Relative anonymity and lack of physical presence may breed other challenges, however, including unpredictable, disinhibited behavior. Although moderate disinhibition may encourage introverted users, settings in which people display extreme disinhibition make it difficult for users to engage in the sustained interaction needed for stable relationships.
Managing the boundaries of online interactions and relationships is also a major challenge. As network-enabled communication technologies become more ubiquitous, expectations regarding availability and access must be reworked. One point of tension is the blurring of lines between work and home life. Another is the need to manage expectations about how quickly one will respond when others assume nearly continuous Internet connectivity. Finally, privacy concerns are inevitably raised as people provide increasing amounts of personal information and interaction in increasingly personal ways online. Individuals may not recognize the social boundaries or the lack of social boundaries in common online venues. Their privacy may be comprised, e.g., when they exchange personal information using work-related email or when they post information intended for intimates on sites that are publicly accessible and searchable.
Methodological Issues And Future Directions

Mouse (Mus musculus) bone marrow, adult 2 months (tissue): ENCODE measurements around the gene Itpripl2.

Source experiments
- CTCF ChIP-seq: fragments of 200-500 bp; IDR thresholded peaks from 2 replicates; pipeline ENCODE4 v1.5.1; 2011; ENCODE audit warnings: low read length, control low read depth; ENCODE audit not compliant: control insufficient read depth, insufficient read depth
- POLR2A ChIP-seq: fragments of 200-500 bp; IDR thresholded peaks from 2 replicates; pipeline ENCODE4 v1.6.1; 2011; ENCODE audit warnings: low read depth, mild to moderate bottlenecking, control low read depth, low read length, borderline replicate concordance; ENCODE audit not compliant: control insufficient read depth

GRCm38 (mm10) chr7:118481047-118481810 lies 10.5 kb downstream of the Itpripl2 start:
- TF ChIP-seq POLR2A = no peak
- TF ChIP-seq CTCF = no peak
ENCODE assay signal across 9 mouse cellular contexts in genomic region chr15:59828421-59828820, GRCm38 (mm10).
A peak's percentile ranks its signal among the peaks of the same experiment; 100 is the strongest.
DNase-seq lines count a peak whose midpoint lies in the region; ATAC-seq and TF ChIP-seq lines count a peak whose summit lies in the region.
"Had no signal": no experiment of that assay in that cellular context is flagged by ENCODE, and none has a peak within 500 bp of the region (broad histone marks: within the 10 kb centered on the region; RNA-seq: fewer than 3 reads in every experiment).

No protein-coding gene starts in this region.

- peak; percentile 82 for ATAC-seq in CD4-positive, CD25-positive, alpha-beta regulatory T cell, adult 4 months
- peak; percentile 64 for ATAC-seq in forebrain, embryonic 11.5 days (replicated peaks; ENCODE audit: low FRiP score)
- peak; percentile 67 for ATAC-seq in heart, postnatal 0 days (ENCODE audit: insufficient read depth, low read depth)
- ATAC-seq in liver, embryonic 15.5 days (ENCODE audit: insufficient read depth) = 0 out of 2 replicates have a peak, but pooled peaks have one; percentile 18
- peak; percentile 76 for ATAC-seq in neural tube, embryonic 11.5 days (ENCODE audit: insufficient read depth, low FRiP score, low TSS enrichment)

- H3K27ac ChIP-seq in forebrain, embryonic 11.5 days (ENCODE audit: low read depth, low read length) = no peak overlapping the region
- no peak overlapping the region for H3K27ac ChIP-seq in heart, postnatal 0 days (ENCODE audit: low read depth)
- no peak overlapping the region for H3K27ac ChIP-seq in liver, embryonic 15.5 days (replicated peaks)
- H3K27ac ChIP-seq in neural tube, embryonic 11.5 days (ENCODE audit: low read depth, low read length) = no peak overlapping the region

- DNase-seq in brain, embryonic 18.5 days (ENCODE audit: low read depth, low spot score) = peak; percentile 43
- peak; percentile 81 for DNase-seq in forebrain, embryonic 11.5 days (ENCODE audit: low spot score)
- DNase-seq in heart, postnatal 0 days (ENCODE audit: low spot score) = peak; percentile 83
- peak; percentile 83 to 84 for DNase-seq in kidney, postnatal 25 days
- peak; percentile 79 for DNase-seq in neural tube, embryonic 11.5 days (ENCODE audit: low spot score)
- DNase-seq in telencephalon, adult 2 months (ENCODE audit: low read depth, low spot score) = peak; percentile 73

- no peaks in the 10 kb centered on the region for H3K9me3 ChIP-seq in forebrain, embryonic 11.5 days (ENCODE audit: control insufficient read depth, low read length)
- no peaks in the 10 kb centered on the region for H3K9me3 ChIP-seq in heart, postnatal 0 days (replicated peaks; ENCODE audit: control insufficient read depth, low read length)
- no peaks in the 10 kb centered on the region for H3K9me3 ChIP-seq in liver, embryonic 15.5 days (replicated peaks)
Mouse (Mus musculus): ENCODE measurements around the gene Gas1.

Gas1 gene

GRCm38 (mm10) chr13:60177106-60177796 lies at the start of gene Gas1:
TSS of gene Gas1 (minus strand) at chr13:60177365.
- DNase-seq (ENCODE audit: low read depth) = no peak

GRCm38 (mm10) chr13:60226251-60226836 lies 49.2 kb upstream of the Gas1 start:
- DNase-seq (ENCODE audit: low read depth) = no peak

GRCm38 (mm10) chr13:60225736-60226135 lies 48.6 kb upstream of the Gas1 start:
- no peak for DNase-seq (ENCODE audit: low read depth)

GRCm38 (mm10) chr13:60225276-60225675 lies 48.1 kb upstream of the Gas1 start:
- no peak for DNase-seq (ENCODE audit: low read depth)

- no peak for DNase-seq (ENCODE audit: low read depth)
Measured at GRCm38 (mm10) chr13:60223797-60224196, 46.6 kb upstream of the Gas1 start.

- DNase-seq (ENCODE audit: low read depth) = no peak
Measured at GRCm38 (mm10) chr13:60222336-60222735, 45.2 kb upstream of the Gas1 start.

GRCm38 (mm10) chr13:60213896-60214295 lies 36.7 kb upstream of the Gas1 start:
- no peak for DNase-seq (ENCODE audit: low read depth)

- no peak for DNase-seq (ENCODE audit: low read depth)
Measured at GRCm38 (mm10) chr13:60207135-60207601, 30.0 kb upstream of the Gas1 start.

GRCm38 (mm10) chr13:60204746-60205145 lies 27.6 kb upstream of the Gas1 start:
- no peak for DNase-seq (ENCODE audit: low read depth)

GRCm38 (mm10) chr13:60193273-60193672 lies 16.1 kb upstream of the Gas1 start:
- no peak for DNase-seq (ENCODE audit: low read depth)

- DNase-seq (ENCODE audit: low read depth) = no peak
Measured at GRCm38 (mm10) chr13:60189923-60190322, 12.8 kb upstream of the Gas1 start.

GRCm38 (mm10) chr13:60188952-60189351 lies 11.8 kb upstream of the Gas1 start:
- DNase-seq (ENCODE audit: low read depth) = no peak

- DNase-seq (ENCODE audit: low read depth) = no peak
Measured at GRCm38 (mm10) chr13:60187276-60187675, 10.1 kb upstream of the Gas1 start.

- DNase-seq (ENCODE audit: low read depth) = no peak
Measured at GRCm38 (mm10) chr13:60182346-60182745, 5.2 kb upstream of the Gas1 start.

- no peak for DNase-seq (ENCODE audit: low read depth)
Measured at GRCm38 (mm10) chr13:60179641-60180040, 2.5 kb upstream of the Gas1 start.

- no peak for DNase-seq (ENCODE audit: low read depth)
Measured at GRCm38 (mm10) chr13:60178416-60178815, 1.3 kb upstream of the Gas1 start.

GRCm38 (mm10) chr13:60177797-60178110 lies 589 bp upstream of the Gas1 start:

Examining a wider range of relationships is necessary for a broad understanding of online relationships. Romantic relationships garner the greatest attention, while far more common relationships such as work relationships, friendships, and extended family relationships are understudied. Cultural differences and similarities in the dynamics and appeal of online relationships are inadequately understood. Longitudinal work is needed to identify the trajectories of online relationships. Research examining specific communicative challenges such as impression and boundary management is still in its early stages. Because most online relationships involve or will involve multiple media, researchers can no longer productively isolate “online” relationships from relationships more generally. Researchers are just beginning to consider how people utilize multiple channels in strategic ways and how task performance might be enhanced by the staging of interaction across multiple channels. Going beyond global estimates of Internet use will be essential to understand the potentially different functions of the Internet’s many social venues, as will stronger multivariate controls that help identify differences among sub-groups of users (Zhao 2006).